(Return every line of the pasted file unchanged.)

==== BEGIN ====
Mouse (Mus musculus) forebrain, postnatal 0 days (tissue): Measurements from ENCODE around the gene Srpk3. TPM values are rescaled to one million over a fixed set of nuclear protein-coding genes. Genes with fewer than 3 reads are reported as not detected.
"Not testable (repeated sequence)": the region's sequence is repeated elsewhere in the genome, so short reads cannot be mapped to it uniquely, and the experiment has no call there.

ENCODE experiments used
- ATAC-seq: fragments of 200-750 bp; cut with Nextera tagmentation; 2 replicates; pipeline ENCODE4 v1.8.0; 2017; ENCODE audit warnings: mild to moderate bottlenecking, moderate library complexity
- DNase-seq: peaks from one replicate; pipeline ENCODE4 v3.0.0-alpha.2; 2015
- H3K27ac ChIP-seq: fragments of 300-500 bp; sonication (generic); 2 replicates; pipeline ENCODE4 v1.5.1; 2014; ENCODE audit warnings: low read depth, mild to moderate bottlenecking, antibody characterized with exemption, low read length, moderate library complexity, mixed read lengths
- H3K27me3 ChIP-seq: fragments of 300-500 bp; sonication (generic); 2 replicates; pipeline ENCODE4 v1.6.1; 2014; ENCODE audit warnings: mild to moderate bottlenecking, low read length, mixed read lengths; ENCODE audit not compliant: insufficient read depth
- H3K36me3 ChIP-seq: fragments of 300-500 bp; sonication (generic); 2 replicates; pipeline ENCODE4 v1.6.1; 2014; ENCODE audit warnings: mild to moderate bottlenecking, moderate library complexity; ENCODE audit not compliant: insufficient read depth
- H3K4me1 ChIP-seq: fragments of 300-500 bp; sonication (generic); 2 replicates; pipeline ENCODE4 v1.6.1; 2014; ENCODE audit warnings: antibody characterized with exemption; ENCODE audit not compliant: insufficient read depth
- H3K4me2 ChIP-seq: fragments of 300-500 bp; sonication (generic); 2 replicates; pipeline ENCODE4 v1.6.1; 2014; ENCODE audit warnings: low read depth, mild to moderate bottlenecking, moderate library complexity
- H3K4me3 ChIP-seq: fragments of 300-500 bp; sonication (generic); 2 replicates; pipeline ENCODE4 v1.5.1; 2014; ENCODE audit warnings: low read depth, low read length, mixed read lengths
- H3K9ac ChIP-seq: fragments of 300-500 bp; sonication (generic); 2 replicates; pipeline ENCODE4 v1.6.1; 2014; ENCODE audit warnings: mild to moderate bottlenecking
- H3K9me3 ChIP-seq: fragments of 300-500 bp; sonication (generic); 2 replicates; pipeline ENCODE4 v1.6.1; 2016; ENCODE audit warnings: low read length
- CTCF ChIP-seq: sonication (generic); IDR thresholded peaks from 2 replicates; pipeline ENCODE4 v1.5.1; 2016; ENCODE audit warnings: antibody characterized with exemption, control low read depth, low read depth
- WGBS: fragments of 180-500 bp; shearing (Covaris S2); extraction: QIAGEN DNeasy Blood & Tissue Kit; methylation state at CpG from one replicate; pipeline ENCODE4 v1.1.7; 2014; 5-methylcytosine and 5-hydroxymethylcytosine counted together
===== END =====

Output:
Mouse (Mus musculus) forebrain, postnatal 0 days (tissue): Measurements from ENCODE around the gene Srpk3. TPM values are rescaled to one million over a fixed set of nuclear protein-coding genes. Genes with fewer than 3 reads are reported as not detected.
"Not testable (repeated sequence)": the region's sequence is repeated elsewhere in the genome, so short reads cannot be mapped to it uniquely, and the experiment has no call there.

ENCODE experiments used
- ATAC-seq: fragments of 200-750 bp; cut with Nextera tagmentation; 2 replicates; pipeline ENCODE4 v1.8.0; 2017; ENCODE audit warnings: mild to moderate bottlenecking, moderate library complexity
- DNase-seq: peaks from one replicate; pipeline ENCODE4 v3.0.0-alpha.2; 2015
- H3K27ac ChIP-seq: fragments of 300-500 bp; sonication (generic); 2 replicates; pipeline ENCODE4 v1.5.1; 2014; ENCODE audit warnings: low read depth, mild to moderate bottlenecking, antibody characterized with exemption, low read length, moderate library complexity, mixed read lengths
- H3K27me3 ChIP-seq: fragments of 300-500 bp; sonication (generic); 2 replicates; pipeline ENCODE4 v1.6.1; 2014; ENCODE audit warnings: mild to moderate bottlenecking, low read length, mixed read lengths; ENCODE audit not compliant: insufficient read depth
- H3K36me3 ChIP-seq: fragments of 300-500 bp; sonication (generic); 2 replicates; pipeline ENCODE4 v1.6.1; 2014; ENCODE audit warnings: mild to moderate bottlenecking, moderate library complexity; ENCODE audit not compliant: insufficient read depth
- H3K4me1 ChIP-seq: fragments of 300-500 bp; sonication (generic); 2 replicates; pipeline ENCODE4 v1.6.1; 2014; ENCODE audit warnings: antibody characterized with exemption; ENCODE audit not compliant: insufficient read depth
- H3K4me2 ChIP-seq: fragments of 300-500 bp; sonication (generic); 2 replicates; pipeline ENCODE4 v1.6.1; 2014; ENCODE audit warnings: low read depth, mild to moderate bottlenecking, moderate library complexity
- H3K4me3 ChIP-seq: fragments of 300-500 bp; sonication (generic); 2 replicates; pipeline ENCODE4 v1.5.1; 2014; ENCODE audit warnings: low read depth, low read length, mixed read lengths
- H3K9ac ChIP-seq: fragments of 300-500 bp; sonication (generic); 2 replicates; pipeline ENCODE4 v1.6.1; 2014; ENCODE audit warnings: mild to moderate bottlenecking
- H3K9me3 ChIP-seq: fragments of 300-500 bp; sonication (generic); 2 replicates; pipeline ENCODE4 v1.6.1; 2016; ENCODE audit warnings: low read length
- CTCF ChIP-seq: sonication (generic); IDR thresholded peaks from 2 replicates; pipeline ENCODE4 v1.5.1; 2016; ENCODE audit warnings: antibody characterized with exemption, control low read depth, low read depth
- WGBS: fragments of 180-500 bp; shearing (Covaris S2); extraction: QIAGEN DNeasy Blood & Tissue Kit; methylation state at CpG from one replicate; pipeline ENCODE4 v1.1.7; 2014; 5-methylcytosine and 5-hydroxymethylcytosine counted together